Histological evaluation of sodium percarbonate exposure on the gills of rainbow trout

James Forwood, James Harris, Matt Landos, Marty Deveney

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    Ichthyophthirius multifiliis is a recurring problem in Australian rainbow trout Oncorhynchus mykiss farms and requires strategically timed, repeat treatments for effective management. Sodium percarbonate (SPC) is permitted for use in Australia, with host safety margins based on the toxicity of acute exposures to hydrogen peroxide (HP), the active product released when SPC is added to water. The effects of exposure to HP released by SPC, of repeated doses and of doses exceeding 100 mg l-1 on rainbow trout are unknown. We exposed juvenile rainbow trout (mean weight: 30.5 ± 9 g) to repeated doses of 50, 150 and 250 mg l-1 SPC for 1 h on Days 1, 2, 7 and 8 of a treatment regime. The effect of SPC was assessed by histological evaluation of structural changes in gill tissue. Survival was 100% in all groups, but some fish exposed to 250 mg l-1SPC displayed impaired swimming performance, and on Day 9 after the final treatment, oedema was present in 9.8% of lamella, which was significantly higher than the mean occurrence of 1.7, 4.2 and 1.3% in fish treated with 0, 50 and 150 mg l-1 SPC, respectively. These changes resolved within 24 h of the cessation of treatment. We conclude that SPC is safe to use on rainbow trout in doses of ≤150 mg l-1 at 17°C, however caution is advised at doses approaching 250 mg l-1. Water temperature, fish age, fish size and maturity, intensity of parasite infection and stocking density could alter the sensitivity of rainbow trout to SPC treatments.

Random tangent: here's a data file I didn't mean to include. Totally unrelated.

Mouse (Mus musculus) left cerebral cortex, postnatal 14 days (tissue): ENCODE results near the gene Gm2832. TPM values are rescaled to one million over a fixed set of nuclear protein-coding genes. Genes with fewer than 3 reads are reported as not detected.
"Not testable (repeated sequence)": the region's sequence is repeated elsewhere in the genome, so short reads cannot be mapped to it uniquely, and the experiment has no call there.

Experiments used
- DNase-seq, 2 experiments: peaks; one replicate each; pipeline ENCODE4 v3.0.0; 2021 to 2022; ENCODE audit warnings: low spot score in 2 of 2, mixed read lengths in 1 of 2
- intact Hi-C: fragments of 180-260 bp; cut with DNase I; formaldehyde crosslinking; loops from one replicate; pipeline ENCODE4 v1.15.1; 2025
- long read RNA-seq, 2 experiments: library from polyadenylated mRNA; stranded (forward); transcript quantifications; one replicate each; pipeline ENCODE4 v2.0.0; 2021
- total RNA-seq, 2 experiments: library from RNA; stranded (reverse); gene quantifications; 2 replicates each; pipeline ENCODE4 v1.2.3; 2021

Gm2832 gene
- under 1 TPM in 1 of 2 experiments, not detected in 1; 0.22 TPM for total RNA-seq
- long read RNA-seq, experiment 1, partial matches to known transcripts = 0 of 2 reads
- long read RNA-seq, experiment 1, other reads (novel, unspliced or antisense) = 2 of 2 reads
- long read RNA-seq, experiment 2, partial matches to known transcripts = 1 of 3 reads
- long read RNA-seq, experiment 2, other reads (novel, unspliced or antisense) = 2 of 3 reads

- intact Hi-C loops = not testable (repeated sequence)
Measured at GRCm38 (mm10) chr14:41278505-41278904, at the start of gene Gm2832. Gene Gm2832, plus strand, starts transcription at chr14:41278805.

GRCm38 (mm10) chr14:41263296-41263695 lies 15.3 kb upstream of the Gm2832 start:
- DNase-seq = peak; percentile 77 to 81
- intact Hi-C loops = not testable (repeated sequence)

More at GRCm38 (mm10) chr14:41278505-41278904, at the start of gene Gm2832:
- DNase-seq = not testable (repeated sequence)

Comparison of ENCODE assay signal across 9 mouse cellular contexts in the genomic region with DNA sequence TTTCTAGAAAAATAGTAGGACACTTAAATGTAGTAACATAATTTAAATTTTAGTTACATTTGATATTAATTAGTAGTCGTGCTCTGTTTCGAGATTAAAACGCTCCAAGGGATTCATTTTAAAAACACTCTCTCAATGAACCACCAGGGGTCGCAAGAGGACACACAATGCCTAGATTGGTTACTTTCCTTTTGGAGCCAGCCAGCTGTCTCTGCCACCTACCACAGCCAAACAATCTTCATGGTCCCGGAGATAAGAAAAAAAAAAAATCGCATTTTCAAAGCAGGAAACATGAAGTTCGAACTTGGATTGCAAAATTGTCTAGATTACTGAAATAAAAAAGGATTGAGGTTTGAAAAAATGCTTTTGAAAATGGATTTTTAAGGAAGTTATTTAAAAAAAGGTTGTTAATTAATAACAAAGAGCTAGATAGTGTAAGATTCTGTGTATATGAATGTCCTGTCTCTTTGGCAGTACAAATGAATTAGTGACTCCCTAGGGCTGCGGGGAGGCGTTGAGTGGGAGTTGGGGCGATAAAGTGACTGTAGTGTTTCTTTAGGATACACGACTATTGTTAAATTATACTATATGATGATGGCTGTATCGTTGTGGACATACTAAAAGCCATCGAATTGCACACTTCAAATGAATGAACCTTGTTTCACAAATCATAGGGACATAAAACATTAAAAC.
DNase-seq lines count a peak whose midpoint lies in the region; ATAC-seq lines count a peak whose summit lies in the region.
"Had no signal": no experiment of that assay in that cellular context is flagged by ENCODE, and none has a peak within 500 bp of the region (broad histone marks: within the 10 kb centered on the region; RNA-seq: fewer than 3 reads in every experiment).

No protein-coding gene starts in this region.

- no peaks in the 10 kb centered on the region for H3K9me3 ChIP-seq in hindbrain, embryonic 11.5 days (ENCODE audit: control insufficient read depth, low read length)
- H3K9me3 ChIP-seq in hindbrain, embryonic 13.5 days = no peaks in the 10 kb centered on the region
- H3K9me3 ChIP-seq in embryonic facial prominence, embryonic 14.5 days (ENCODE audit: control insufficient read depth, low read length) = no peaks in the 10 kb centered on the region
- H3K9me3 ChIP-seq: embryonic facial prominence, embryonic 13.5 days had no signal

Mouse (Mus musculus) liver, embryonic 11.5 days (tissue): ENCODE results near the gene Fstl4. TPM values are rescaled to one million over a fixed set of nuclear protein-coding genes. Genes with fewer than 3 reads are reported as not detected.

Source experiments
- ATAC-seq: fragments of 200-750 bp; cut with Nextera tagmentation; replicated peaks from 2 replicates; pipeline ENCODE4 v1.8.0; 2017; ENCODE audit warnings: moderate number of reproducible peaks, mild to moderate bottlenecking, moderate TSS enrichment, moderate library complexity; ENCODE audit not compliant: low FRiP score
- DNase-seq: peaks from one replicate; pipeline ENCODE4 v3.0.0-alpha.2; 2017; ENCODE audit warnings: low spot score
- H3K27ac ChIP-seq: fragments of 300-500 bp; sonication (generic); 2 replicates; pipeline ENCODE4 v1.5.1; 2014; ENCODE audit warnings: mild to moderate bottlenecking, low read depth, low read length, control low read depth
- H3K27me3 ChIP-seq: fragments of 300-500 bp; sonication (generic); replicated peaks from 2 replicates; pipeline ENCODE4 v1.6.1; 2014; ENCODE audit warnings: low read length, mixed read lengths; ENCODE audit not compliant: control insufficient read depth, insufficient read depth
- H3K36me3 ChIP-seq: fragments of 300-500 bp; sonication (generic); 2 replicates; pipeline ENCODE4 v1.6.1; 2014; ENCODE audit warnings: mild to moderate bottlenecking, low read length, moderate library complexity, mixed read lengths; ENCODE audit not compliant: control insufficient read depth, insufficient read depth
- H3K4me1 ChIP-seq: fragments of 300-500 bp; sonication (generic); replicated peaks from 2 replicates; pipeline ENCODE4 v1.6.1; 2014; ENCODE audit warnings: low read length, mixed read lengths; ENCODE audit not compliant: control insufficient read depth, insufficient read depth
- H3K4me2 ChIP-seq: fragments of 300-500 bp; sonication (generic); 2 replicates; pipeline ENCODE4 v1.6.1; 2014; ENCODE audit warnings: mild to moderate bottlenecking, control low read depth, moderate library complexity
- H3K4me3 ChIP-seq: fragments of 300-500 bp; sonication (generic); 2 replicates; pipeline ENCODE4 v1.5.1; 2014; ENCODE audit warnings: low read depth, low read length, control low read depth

Original languageEnglish
    Pages (from-to)263-268
    Number of pages6
    JournalDiseases of Aquatic Organisms
    Issue number3
    Publication statusPublished - 3 Jun 2015


    • Gills
    • Histology
    • Oncorhynchus mykiss
    • Sodium percarbonate


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